You can get an extension, but not a full 90 day one.
The whole point of the 90 day visa limit is that is the maximum reasonable time (according to them) for a tourist to see what they want, and prevents illegal workers from staying in the country. The US does the same thing, and so do many other countries.
Now, yes, you can exit and come back in, much like the US (although it doesn't reset for the US if you just border hop to Mexico or Canada), however, you're going to be questioned.
- you'll possibly be asked for evidence that you're planning on leaving again soon - plane tickets, itinerary
- you may be asked for evidence you plan on returning home (evidence of a job etc)
Essentially, they're likely going to want to make sure you're a genuine tourist, and not someone who is trying to 'legally' overstay.
If you can show that you're a bonafide Aussie tourist, however, it should be fine.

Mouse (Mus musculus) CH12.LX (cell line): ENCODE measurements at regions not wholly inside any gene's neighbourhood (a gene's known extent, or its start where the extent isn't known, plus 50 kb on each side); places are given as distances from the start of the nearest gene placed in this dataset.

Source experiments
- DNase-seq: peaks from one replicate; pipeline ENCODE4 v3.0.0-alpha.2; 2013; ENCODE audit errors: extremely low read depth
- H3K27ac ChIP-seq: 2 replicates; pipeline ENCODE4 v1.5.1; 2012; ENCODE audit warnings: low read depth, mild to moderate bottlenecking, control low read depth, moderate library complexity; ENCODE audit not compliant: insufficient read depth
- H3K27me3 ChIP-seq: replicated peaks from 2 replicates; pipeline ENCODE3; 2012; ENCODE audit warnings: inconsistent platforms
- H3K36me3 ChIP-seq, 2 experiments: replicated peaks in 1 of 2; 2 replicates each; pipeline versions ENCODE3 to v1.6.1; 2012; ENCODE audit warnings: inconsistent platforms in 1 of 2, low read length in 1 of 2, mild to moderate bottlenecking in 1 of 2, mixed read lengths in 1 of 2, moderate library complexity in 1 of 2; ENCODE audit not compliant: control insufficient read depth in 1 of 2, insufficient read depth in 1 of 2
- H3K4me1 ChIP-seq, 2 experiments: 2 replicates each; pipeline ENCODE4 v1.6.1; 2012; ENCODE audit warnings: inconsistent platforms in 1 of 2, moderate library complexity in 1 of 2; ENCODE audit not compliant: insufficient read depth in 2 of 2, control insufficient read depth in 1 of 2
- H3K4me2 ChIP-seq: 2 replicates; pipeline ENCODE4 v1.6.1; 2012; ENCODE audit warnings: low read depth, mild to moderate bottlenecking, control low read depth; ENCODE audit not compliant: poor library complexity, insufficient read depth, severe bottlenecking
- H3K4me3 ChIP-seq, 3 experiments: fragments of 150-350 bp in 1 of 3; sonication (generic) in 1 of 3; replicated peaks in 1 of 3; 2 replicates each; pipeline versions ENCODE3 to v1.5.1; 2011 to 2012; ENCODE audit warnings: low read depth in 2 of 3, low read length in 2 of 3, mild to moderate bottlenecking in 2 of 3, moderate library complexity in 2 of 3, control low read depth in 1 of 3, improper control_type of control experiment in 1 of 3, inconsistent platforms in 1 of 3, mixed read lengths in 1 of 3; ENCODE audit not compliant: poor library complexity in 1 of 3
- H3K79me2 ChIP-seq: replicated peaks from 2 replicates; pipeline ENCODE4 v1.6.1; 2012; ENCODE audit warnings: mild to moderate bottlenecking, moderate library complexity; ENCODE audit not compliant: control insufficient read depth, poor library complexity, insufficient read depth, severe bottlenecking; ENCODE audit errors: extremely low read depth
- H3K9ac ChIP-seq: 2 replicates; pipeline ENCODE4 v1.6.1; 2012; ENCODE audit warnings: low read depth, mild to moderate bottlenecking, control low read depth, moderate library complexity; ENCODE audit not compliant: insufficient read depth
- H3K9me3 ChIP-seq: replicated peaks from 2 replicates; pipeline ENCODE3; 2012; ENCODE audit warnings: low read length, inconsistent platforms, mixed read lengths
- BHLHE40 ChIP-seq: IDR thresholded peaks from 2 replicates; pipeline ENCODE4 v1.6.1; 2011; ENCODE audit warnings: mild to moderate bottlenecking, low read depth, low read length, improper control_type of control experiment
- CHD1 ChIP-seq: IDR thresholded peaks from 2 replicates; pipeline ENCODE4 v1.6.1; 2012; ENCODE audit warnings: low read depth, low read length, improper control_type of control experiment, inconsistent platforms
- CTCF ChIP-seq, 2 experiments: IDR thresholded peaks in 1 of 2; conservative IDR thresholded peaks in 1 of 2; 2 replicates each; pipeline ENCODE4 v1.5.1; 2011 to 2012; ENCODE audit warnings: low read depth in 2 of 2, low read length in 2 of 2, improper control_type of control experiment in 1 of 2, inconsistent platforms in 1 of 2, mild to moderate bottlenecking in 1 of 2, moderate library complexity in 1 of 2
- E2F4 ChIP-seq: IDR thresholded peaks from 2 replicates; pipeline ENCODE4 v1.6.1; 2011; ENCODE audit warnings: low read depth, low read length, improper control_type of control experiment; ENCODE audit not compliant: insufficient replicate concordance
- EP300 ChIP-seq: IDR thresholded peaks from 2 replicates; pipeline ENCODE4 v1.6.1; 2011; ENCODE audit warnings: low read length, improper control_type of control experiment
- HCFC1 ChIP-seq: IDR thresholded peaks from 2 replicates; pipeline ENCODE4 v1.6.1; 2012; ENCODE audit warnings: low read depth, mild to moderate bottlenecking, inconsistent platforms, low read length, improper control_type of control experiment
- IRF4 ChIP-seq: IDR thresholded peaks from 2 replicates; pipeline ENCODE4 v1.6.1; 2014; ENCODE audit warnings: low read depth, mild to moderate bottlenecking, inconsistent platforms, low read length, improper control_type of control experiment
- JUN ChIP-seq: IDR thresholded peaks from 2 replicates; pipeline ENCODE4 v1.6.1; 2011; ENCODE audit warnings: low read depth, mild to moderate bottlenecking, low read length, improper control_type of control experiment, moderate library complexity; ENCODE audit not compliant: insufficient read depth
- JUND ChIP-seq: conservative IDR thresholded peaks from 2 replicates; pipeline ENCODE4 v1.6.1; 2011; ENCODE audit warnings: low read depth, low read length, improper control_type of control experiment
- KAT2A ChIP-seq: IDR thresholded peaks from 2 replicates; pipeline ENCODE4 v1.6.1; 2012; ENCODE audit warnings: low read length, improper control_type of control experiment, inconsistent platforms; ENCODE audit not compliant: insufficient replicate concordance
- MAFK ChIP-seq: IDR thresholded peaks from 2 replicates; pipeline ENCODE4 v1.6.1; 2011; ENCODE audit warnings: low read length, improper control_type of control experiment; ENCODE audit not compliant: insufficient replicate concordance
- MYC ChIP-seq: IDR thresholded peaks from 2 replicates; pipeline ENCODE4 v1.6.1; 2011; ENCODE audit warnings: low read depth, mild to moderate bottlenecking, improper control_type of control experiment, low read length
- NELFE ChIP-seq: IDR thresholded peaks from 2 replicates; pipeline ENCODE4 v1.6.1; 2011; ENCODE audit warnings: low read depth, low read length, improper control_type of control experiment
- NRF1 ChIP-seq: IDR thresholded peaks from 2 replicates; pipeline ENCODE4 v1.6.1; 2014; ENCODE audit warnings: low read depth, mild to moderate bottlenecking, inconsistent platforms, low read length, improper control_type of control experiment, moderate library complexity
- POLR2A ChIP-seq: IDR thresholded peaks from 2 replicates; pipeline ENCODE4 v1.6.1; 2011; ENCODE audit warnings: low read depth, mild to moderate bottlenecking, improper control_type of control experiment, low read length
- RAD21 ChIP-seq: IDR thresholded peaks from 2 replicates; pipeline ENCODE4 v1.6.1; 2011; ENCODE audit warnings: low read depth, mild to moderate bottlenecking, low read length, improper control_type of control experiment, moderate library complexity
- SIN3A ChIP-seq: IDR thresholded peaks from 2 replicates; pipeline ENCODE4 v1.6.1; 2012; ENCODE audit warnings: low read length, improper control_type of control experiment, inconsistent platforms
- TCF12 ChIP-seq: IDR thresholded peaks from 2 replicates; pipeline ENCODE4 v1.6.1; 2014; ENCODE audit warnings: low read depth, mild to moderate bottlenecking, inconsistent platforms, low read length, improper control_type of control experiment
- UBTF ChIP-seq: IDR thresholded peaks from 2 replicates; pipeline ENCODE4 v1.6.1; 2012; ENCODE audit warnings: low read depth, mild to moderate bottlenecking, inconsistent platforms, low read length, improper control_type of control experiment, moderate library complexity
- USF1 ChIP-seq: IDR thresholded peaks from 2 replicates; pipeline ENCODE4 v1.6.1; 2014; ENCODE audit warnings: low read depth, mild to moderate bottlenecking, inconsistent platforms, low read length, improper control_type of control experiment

Since 2014, the laws have changed. Previously you could exit to say, Botswana, and come back in. Now, under the new laws Border Hopping is pretty much banned.
It's still possible, but you'll likely only be issued a 7 day visa:
However, should the previous visa expire while the candidate is out of
South Africa (e.g. visiting Namibia) and they return to South Africa,
they “may be admitted on a new visa for a period not exceeding 7
It looks like now, ONLY if you return to your country of residence, and THEN return to South Africa, will you get a new full visa:
Only if the foreign national re-enters South Africa from their country
of residence will a new visa be issued as per Section 10A(4) of the
This means that foreign nationals who receive their initial 90 day (or
30 day) visa upon entry into South Africa will be allowed to leave
South Africa before the expiry of their visas. If that original visa
is still valid by the time the candidate returns to South Africa,
he/she will NOT be issued a new one, but will be admitted into the
country on that original visa. The exception to this are foreign
nationals who arrive back in South Africa from their country of
residence, or foreign nationals from countries which share a border
with South Africa.